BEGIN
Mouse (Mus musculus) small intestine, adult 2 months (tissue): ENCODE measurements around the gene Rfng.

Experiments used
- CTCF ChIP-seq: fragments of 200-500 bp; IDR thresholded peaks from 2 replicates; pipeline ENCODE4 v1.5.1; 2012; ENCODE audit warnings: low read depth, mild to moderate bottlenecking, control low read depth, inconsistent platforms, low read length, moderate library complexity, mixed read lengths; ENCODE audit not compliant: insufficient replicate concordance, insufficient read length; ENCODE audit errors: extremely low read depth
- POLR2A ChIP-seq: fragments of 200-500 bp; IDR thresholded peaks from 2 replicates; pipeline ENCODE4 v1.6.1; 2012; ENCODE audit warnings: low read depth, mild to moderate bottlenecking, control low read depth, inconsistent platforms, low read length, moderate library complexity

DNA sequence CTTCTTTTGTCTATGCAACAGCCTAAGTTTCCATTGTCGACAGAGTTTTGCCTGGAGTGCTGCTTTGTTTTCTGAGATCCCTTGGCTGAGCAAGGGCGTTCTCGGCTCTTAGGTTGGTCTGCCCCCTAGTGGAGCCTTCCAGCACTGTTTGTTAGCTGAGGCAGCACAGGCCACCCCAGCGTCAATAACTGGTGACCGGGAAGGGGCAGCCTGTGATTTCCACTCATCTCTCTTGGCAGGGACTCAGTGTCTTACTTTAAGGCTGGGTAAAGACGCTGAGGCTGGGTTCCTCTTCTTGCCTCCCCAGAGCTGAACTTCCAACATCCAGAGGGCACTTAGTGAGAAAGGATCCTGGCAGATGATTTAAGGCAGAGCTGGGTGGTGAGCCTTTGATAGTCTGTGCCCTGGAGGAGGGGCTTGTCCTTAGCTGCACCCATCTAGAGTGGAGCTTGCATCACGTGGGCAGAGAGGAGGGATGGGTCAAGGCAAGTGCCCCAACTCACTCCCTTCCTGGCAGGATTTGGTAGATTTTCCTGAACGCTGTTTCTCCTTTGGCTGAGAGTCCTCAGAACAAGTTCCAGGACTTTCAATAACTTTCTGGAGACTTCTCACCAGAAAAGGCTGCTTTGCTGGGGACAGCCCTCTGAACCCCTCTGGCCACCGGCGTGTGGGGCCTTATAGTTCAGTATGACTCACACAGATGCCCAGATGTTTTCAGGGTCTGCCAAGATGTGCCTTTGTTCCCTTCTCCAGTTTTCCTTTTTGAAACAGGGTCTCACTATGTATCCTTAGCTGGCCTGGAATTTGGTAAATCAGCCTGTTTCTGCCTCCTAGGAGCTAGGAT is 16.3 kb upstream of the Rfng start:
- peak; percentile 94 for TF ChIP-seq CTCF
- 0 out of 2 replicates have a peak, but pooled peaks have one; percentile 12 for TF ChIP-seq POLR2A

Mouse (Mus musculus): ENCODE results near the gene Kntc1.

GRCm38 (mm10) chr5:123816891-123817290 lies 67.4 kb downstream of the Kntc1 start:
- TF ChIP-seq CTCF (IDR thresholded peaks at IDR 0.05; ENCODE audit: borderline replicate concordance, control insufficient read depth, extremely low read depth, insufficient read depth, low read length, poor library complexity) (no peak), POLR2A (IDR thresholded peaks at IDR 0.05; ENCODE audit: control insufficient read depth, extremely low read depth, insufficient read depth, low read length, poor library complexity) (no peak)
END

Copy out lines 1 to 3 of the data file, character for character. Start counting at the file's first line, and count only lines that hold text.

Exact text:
Mouse (Mus musculus) small intestine, adult 2 months (tissue): ENCODE measurements around the gene Rfng.

Experiments used
- CTCF ChIP-seq: fragments of 200-500 bp; IDR thresholded peaks from 2 replicates; pipeline ENCODE4 v1.5.1; 2012; ENCODE audit warnings: low read depth, mild to moderate bottlenecking, control low read depth, inconsistent platforms, low read length, moderate library complexity, mixed read lengths; ENCODE audit not compliant: insufficient replicate concordance, insufficient read length; ENCODE audit errors: extremely low read depth